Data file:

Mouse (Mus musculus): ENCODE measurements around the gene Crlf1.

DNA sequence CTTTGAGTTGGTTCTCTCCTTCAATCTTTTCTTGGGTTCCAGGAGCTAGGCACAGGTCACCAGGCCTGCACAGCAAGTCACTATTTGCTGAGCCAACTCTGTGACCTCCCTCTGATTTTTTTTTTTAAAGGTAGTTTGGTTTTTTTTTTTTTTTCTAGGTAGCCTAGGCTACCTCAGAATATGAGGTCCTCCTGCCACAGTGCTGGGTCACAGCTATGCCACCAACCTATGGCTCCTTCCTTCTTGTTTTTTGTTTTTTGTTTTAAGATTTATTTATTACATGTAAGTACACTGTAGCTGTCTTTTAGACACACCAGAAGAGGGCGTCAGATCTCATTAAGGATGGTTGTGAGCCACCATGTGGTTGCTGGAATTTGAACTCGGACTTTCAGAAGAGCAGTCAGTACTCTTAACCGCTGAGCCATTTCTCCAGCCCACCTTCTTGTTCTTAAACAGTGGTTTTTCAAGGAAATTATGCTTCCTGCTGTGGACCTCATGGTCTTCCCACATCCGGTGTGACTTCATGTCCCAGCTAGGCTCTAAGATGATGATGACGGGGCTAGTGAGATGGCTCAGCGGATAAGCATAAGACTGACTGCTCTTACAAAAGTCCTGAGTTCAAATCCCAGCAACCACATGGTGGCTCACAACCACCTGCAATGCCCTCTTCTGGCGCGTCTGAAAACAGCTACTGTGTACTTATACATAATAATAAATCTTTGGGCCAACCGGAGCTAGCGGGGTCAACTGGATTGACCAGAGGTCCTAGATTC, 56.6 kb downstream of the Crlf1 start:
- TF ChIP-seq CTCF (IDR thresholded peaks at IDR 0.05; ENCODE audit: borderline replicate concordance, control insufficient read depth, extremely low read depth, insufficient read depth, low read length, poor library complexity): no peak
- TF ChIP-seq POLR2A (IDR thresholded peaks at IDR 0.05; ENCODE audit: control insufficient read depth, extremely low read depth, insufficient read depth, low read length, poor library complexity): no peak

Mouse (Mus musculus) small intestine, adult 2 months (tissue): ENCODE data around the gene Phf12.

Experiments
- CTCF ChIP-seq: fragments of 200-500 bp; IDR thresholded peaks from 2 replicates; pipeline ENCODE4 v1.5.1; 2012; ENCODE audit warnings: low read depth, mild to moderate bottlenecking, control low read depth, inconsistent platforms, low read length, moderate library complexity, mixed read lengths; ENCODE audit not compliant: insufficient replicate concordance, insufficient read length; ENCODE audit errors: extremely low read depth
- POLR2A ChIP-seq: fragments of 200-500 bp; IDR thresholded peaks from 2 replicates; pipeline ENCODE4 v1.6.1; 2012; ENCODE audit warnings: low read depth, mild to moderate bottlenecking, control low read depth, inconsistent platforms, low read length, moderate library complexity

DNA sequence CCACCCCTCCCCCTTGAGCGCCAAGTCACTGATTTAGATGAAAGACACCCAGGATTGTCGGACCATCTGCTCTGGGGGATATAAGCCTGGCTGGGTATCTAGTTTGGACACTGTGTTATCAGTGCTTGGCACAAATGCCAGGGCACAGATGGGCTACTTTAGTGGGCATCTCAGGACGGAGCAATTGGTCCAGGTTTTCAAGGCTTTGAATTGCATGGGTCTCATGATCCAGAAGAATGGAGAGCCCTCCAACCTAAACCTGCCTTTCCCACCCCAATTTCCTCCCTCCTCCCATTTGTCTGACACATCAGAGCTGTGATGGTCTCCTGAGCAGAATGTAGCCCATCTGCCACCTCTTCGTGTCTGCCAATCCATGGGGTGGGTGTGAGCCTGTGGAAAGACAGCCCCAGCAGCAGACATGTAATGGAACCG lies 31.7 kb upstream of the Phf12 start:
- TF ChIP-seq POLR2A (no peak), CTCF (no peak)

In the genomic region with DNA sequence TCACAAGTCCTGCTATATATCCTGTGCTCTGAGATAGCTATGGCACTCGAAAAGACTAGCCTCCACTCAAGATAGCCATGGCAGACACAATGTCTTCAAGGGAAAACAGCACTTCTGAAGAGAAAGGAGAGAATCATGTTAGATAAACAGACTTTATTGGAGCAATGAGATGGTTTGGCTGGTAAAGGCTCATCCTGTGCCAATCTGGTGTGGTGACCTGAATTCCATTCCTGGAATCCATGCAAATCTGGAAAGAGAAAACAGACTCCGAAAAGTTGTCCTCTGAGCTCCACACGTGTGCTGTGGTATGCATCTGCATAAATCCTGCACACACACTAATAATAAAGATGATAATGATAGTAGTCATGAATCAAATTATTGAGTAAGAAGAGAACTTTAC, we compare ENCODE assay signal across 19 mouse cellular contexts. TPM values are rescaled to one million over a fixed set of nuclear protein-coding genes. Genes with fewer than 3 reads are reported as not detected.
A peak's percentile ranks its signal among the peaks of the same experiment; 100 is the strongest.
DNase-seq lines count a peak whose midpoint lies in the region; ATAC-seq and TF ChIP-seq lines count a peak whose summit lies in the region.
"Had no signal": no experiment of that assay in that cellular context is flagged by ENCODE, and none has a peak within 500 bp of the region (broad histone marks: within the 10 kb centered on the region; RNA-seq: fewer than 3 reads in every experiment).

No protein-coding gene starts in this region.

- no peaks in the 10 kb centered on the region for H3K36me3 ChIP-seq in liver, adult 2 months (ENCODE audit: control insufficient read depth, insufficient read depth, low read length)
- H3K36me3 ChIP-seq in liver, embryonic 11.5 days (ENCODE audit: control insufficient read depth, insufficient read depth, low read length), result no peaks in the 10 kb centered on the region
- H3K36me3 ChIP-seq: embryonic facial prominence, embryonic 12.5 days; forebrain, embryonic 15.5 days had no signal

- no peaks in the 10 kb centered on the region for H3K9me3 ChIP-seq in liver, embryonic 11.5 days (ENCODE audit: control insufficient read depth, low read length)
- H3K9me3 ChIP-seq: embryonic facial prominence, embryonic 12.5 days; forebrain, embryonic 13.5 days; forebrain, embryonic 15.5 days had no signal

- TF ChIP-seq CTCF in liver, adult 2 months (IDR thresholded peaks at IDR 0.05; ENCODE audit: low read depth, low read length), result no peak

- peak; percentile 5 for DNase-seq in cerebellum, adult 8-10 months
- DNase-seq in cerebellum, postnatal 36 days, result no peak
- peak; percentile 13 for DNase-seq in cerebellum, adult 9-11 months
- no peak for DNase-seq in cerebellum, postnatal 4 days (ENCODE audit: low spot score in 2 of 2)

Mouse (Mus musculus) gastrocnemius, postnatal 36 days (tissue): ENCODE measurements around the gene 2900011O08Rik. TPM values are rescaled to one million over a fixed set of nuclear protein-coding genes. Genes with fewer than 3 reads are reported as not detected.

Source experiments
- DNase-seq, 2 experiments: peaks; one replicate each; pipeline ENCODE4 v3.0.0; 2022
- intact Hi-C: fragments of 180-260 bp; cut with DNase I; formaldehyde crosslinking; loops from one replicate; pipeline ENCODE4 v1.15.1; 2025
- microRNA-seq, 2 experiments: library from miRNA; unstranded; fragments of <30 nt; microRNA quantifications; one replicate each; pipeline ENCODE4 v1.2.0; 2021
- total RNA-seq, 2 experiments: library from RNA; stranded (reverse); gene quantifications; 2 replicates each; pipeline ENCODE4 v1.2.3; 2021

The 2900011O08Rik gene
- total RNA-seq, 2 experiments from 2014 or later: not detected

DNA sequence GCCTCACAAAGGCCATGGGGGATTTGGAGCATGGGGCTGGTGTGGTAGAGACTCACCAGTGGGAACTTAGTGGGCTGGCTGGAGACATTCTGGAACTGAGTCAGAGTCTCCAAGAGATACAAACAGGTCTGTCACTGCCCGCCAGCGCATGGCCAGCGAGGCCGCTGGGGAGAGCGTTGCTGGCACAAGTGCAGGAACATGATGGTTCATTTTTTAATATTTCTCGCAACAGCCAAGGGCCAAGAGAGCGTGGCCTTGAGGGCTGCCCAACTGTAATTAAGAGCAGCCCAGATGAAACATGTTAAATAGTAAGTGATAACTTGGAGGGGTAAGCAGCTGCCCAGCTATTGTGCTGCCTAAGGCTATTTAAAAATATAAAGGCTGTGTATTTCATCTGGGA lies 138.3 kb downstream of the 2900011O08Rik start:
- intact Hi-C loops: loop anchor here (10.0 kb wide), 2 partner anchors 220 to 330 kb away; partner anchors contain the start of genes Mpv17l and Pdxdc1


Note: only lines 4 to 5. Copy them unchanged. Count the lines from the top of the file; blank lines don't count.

- TF ChIP-seq POLR2A (IDR thresholded peaks at IDR 0.05; ENCODE audit: control insufficient read depth, extremely low read depth, insufficient read depth, low read length, poor library complexity): no peak

Mouse (Mus musculus) small intestine, adult 2 months (tissue): ENCODE data around the gene Phf12.